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Late last year I took a drive to the north-west coast, spending two nights in the Tarkine region. Two nights is simply not enough. Following are some pictures from that trip.
Welcome to Redpa / Marrawah (does anyone else hope to see a red panda when they arrive in Redpa or is that just me?)
First glimpse of Mt Cameron West
I particularly like the fact that this sign was erected by the Marrawah Women’s Progress Association in the year I first came to Tasmania to live (at about 9 months of age – no memories of that time, obviously)
Green Point Beach – one of Tasmania’s many free camping spots – a truly spectacular location
Southern end of Green Point beach
Looking north from Green Point Beach towards Mt Cameron West
Short form pano of Green Point Beach – shells and weed and rocks and sand and sea – heavenly
Golden hour from West Point State Reserve – Marrawah
Morning light at Green Point Beach – when I am living in my van I can’t wait to greet each new day
Mt Cameron West – I walked the length of Green Point Beach upon waking – lovely way to start the day
Patterns in the sand
Gotta love those early morning encounters with the ocean
Big waves meet Periwinkle beach in Slaves Bay
Bluff Hill Point – roads were rough around these parts
Arthur River Mouth
Driftwood for days
Edge of the World
Signage showing First Nations boundaries – signage in need of repair, but still readable
I found this whole set-up quite intriguing
Colours of the west coast
Tarkine Drive – this map shows the loop I drove that day
This table gives an indication of distances and times involved
Walking track that takes you under the Kannunah Bridge
View from Sumac Lookout – the contrast between this forest scene and the coastal terrain you have just left behind is beyond words
Returning to the car from Sumac Lookout
Next stop on the Tarkine Drive is Julius River
There are two lovely short walks here
It is a lush rainforest wonderland
These giant tree ferns are among the largest specimens I’ve ever seen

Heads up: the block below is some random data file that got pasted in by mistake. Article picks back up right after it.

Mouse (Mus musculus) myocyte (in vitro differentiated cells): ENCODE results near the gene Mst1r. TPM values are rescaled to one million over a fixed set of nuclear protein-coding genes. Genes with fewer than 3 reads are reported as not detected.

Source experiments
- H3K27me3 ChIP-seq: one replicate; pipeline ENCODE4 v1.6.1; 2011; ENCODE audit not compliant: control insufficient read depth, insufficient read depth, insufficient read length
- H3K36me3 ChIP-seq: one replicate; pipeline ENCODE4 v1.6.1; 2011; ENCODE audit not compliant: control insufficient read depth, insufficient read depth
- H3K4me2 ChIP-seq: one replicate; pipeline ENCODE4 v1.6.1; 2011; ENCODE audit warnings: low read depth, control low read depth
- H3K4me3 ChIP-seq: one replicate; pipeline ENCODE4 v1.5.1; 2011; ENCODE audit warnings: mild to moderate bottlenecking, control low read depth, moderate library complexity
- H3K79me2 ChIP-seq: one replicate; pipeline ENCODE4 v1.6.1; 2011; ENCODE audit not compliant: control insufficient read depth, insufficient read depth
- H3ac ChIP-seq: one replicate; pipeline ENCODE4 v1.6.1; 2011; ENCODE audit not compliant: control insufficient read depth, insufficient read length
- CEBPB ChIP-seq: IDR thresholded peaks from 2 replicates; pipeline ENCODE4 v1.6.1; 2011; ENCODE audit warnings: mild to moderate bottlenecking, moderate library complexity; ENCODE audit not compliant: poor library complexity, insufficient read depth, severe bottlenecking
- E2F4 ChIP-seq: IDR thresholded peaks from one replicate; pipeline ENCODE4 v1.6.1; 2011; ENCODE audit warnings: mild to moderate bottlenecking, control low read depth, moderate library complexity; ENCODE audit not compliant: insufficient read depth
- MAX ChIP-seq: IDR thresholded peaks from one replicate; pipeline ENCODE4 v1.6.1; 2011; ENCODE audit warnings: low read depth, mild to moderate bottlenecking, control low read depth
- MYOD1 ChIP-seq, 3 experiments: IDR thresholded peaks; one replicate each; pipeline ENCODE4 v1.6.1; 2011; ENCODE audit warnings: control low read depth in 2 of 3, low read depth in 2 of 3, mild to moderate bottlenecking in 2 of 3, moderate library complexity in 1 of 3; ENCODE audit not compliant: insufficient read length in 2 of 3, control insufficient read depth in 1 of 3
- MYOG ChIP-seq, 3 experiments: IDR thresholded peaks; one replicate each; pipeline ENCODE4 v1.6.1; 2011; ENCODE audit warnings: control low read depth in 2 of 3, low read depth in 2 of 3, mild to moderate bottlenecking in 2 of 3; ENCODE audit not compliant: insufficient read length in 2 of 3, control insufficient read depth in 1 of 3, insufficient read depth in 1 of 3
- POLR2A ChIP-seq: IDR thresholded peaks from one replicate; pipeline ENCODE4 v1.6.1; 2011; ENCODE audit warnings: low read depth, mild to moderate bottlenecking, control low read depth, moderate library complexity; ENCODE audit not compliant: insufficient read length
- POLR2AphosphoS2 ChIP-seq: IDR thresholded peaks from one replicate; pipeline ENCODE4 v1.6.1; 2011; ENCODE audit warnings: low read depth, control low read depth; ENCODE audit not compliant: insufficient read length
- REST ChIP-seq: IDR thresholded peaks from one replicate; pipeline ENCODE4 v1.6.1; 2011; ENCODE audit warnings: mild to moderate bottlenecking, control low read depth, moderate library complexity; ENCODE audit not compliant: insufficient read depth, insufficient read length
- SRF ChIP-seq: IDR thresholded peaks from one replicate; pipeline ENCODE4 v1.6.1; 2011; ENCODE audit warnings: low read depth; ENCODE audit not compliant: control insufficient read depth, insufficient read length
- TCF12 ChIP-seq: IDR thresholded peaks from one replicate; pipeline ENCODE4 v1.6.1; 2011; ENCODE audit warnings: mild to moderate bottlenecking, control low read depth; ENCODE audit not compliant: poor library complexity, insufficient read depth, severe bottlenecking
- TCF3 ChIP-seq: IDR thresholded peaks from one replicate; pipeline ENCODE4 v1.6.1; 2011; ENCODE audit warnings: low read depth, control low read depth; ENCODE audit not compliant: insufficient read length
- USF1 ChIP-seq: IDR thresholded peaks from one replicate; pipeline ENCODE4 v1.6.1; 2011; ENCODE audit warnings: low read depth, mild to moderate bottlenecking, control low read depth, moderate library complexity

It was the perfect weather for a visit to this area – the light through the fern fronds was magical
The shorter of the two circuits is called the Rainforest Walk and the second is the Sinkhole Circuit. The Sinkhole Circuit doesn’t have quite the wow factor of the Rainforest Walk, but it is worth doing for the giant myrtle specimens and cool fungal conglomerates alone
I’ve printed and framed this image and it’s hard to know which end to make the bottom and which to make the top – these trees were absolutely mind-blowing
Trees you want to turn into a hug rug but barely dare to touch – look at all that gorgeous moss
Next level fungus
Dempster Plains Lookout – hard to believe this is only a few minutes up the road from the Julius River Rainforest
This sinkhole is located on the side of the road between Rapid River and Milkshake Hills
Definitely stop here – the soundscape is as mesmerising as the visual
I think (but welcome correction if I am wrong!) that this is a specimen of Nothofagus cunninghamii – an evergreen variety of fagus, unlike the deciduous fagus: Nothofagus gunnii which can be found all around Tasmania’s Central Plateau (and which I will be going on the hunt for with my camera during the Autumn months)
No trip to the Tarkine is complete without a visit to Milkshakes Forest Reserve (if only because of its cool name). I didn’t climb to the top of Milkshake Hills on this occasion as I had already walked the length of Green Point Beach to the base of Mt Cameron West (and return), and wandered the Julius River circuits, so wanted to leave a little in reserve for the remainder of the drive as I wasn’t sure yet where I was going to stay that night – I’ll definitely be returning to do this on my next visit (along with Lake Chisholm and Wes Beckett Falls, not to mention the numerous coastal walks that I skipped past in order to immerse myself in the forest)
I did, however, complete the ten minute nature circuit that circumnavigates the picnic area
The forest is still recovering from the bushfires of 2016 but the regrowth is starting to reshape the landscape in promising ways
My favourite part about this picnic shelter is the roof – mossy and messy – nature at its best
Let’s not forget that most popular of Tarkine Drive destinations: the Trowutta Arch and its rainforest walk
Given the scope of deforestation that one drives through before reaching the State Reserve that houses Trowutta Arch, I was very pleasantly surprised by this little patch of remnant rainforest – regardless of your views on the place of old growth forests in Tasmania, experiencing the abrupt change in landscape as you drive through clear-felled forest and back into the shady canopy of the State Reserve does make you think about how lush this whole area must have been before clearing began to take place
There is a very good path leading all the way from the car park to the famed arch
You do a bit of a double take at your first glimpse of the lime green sinkhole through the foliage – seems too lurid to be real
But as you come round the final corner you realise there is no mistaking it